Another of the great new features of Xcode is the concept of application archives. In the build menu of Xcode 3.2.3, you should see a new option called “Build and Archive”. When you build and archive an application, the application archive will show up in Organizer like you see in the image below:
Unfortunately we can’t label or rename the individual archived builds of each application, but I love the fact that I have a nice historical timeline of archived builds. Presumably you would use this feature to archive every time you’re going to try and submit something to the AppStore. These archives can be used to match up against crash logs so that you can track down bugs that are being experienced by your users “in the wild” that you might not necessarily be able to reproduce in your lab.
As you can see, there are 3 options available for each of the archived builds: Validate, Share, and Submit. Validate will run your application through a battery of tests and checks. These tests and checks are very similar (don’t know if it’s identical) to the checks and tests that are run by Apple engineers when your app is actually submitted to the AppStore. This is incredibly helpful in that it can alert you to some potential reasons for rejection immediately without you having to wait a week to find out why the app got rejected. Likewise, once you’ve validated your application you can submit it to iTunes connect right from here, you don’t need to use the application loader tool anymore.
BIG IMPORTANT NOTE <== REALLY. VERY IMPORTANT!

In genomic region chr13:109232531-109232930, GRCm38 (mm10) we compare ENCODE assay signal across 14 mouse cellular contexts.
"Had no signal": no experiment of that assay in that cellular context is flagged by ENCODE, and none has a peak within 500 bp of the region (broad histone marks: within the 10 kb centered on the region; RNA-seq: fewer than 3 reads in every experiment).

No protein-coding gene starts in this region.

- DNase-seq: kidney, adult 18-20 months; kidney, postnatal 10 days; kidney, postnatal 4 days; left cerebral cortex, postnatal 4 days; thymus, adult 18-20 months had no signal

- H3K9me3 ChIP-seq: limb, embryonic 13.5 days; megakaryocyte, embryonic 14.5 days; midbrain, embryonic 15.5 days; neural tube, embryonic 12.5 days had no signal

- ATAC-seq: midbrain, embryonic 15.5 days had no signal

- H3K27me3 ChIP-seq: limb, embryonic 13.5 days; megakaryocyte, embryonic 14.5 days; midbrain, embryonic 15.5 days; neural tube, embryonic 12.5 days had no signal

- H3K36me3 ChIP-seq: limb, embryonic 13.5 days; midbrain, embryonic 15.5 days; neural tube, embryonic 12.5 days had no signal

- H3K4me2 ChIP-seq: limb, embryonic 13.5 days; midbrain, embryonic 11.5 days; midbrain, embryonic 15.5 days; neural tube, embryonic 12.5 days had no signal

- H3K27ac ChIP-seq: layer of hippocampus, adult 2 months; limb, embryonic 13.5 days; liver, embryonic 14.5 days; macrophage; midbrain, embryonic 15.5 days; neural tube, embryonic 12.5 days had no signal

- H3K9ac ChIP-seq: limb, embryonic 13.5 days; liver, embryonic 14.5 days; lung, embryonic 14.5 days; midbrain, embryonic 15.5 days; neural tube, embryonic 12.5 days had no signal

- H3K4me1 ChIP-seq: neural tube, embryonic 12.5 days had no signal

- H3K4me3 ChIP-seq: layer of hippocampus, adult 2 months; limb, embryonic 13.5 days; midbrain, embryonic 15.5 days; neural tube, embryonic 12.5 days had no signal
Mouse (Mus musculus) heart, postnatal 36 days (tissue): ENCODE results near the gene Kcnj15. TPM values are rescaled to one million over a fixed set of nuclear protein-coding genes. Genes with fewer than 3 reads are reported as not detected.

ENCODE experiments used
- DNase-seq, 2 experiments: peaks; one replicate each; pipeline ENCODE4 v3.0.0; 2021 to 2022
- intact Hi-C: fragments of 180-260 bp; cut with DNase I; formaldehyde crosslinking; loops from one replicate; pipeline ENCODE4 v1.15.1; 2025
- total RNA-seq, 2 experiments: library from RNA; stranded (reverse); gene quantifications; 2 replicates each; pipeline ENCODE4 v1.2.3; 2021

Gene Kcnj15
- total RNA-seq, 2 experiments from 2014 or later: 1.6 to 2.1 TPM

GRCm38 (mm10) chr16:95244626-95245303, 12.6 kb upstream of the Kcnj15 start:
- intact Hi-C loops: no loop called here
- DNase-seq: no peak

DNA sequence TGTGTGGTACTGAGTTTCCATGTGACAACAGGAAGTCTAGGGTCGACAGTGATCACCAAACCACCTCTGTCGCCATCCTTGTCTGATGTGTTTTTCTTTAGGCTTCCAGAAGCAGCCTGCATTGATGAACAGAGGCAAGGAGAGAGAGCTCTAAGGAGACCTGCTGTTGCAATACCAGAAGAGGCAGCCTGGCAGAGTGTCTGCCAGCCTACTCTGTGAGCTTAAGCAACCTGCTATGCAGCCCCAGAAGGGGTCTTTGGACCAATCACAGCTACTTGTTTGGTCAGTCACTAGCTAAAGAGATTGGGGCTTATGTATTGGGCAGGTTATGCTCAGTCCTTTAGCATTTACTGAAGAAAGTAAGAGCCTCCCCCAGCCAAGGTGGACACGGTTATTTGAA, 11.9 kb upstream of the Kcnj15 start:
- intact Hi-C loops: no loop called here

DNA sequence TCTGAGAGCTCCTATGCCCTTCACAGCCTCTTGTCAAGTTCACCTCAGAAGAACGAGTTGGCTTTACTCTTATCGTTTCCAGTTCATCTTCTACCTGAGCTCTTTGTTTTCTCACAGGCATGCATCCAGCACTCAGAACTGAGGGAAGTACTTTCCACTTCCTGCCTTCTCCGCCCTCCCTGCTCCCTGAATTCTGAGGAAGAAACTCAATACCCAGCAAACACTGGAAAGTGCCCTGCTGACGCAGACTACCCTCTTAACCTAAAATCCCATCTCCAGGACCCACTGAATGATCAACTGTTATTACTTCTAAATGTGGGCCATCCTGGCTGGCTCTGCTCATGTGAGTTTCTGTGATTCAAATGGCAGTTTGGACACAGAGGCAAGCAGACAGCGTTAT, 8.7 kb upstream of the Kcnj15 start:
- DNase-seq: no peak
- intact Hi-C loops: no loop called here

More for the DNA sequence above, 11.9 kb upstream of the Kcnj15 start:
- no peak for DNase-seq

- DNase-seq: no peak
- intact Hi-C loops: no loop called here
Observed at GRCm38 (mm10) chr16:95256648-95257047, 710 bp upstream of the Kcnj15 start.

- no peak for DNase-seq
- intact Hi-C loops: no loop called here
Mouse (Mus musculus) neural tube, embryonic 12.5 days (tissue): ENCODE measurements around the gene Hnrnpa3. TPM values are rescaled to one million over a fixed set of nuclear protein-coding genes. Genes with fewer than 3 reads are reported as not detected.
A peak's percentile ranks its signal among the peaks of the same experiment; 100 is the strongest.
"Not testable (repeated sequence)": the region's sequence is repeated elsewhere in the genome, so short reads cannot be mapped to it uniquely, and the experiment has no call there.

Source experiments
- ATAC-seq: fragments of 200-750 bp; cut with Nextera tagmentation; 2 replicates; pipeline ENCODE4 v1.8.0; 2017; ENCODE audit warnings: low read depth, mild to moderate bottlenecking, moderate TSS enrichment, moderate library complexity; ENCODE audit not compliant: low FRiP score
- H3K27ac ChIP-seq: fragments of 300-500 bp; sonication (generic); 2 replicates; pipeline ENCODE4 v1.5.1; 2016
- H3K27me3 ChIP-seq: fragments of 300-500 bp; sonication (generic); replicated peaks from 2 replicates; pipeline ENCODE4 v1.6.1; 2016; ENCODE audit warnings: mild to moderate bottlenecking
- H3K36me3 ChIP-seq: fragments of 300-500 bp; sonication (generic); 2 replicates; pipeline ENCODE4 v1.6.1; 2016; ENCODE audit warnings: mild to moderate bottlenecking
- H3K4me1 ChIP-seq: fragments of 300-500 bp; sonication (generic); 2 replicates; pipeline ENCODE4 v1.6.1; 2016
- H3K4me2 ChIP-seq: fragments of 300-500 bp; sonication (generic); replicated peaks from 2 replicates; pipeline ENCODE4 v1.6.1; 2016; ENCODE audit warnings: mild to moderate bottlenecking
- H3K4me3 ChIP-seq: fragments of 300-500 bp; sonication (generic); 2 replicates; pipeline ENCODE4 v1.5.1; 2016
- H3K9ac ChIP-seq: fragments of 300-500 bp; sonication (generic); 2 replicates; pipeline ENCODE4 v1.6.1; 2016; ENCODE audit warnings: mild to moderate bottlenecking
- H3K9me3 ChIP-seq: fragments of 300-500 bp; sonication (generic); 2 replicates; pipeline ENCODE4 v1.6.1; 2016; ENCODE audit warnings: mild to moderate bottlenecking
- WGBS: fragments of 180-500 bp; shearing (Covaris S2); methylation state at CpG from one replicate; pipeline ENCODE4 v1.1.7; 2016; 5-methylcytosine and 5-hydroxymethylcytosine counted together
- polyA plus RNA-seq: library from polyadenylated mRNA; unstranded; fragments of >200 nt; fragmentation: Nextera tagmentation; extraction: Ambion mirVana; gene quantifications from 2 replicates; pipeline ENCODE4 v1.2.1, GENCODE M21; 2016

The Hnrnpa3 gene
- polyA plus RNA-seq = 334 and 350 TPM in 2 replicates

If you click on Validate or Submit without having first gone to iTunes connect and created a new application version and chosen the “upload binary later” option, then these buttons will do ABSOLUTELY NOTHING. These buttons only work when there is an application version defined in iTunes connect that is awaiting a binary!
That said, one of my favorite features of the application archives is that you can now share them easily.
As you can see from the preceding dialog, all you need to do is highlight a particular archive and you can save the app to disk, distribute it to an enterprise (this is HUGE people… HUGE) and you can even e-mail the application to other people for ad hoc distribution so you can involve some beta testers in your application before submitting it to the App Store.
I can’t tell you folks how much the features in Xcode 3.2.3 has changed the way I feel when writing iPhone apps. Lately it has become very tedious and cumbersome but with Xcode 3.2.3, I feel like I can finally relax and worry about the code and the features of the app and all the other crap like distribution and certification and AppStore submission is all taken care of.